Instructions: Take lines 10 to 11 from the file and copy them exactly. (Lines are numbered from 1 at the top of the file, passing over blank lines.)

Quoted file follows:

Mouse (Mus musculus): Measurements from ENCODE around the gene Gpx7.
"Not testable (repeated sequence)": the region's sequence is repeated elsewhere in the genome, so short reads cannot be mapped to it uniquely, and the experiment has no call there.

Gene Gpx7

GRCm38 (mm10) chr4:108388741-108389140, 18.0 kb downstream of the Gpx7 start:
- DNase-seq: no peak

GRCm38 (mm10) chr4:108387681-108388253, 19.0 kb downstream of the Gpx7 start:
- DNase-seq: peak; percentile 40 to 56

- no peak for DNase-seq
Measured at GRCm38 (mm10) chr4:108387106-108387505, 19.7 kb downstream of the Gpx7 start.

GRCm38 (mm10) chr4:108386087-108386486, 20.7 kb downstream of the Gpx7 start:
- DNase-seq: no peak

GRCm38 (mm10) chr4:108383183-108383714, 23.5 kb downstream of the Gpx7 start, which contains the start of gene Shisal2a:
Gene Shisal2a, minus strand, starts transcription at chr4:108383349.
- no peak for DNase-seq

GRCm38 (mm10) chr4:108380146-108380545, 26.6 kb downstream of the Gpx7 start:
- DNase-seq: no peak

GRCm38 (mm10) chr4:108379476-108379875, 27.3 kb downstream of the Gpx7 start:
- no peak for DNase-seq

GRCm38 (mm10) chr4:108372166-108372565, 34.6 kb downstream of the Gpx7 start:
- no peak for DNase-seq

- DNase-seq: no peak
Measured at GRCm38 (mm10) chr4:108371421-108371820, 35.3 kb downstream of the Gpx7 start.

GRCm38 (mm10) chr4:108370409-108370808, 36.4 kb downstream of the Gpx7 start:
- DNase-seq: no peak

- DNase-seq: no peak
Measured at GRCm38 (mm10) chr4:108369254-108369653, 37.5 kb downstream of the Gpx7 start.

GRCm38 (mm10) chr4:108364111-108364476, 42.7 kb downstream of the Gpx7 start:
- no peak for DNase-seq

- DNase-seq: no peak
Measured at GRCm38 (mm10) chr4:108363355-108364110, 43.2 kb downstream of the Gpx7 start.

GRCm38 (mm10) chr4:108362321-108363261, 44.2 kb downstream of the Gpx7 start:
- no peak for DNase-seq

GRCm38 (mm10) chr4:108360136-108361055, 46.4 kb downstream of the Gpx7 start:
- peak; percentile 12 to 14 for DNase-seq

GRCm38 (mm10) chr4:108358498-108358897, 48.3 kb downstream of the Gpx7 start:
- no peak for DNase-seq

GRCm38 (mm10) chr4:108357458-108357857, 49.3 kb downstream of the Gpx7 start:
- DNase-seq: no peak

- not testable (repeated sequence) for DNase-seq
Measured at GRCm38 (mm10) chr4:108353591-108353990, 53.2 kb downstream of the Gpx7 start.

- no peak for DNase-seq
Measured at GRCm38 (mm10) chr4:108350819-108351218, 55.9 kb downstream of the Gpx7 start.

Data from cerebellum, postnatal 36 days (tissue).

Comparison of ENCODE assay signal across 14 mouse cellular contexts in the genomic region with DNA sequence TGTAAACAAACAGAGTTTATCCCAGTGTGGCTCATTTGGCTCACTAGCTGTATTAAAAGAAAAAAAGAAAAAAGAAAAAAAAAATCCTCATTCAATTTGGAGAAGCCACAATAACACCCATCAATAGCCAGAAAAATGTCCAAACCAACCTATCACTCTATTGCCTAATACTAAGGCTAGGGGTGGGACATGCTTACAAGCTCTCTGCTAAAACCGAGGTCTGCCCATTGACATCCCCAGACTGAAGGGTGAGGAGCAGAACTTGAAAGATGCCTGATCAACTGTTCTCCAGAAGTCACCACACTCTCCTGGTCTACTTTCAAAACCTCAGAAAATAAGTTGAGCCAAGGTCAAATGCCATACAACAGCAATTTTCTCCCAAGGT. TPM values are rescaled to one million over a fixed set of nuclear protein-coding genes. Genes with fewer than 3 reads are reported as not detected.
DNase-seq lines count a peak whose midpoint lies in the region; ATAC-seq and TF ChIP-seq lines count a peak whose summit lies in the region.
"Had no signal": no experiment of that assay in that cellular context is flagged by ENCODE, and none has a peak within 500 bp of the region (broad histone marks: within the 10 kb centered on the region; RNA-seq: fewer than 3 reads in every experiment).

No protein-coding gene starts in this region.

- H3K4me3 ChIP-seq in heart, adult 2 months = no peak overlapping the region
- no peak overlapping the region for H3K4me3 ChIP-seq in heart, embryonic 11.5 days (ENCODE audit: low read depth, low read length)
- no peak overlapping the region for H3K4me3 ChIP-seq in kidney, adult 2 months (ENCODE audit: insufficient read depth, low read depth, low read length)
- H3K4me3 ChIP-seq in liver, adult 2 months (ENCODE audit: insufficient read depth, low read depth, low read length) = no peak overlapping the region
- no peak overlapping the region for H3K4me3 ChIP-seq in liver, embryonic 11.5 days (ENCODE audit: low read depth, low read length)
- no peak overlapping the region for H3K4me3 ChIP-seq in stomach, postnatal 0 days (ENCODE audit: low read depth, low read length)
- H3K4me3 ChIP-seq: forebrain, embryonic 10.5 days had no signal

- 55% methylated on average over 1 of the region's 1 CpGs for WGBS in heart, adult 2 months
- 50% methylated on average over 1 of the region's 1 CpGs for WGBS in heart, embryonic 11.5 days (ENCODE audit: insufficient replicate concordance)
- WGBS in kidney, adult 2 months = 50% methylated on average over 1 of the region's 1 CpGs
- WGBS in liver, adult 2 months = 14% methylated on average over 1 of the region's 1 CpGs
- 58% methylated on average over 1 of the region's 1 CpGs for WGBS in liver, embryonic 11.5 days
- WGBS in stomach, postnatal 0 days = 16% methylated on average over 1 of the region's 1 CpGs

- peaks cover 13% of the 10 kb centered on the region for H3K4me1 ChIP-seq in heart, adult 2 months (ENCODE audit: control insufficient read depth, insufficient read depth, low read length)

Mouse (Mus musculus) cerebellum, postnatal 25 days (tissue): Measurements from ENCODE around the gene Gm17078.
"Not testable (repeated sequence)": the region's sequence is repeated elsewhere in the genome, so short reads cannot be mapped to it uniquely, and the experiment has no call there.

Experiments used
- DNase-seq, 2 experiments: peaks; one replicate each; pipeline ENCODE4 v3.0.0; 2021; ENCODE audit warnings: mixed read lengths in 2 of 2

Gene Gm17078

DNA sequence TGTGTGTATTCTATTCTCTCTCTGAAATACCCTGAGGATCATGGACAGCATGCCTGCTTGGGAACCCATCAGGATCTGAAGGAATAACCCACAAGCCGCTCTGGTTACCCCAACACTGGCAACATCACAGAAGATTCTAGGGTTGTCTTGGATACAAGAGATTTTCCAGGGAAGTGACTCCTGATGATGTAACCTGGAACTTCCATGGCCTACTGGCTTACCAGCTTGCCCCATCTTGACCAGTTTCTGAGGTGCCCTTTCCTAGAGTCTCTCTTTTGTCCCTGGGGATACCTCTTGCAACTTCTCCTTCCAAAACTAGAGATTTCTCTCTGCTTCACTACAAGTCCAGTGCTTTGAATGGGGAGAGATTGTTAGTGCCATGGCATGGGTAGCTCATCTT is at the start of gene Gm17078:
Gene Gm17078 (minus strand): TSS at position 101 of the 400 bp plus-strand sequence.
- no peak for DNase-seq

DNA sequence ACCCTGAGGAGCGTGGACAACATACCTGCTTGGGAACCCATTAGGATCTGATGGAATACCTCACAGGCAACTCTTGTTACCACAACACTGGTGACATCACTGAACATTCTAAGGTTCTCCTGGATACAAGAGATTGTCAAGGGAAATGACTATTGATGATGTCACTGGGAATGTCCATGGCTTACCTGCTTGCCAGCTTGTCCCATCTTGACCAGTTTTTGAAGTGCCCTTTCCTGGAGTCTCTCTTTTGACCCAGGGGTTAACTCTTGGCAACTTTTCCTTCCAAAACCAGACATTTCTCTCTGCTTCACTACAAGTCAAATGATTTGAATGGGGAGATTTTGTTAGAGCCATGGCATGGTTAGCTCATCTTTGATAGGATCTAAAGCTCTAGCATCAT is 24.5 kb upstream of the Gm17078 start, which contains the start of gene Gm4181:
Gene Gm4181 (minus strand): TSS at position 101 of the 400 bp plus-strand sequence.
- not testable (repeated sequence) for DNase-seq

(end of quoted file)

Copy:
GRCm38 (mm10) chr4:108386087-108386486, 20.7 kb downstream of the Gpx7 start:
- DNase-seq: no peak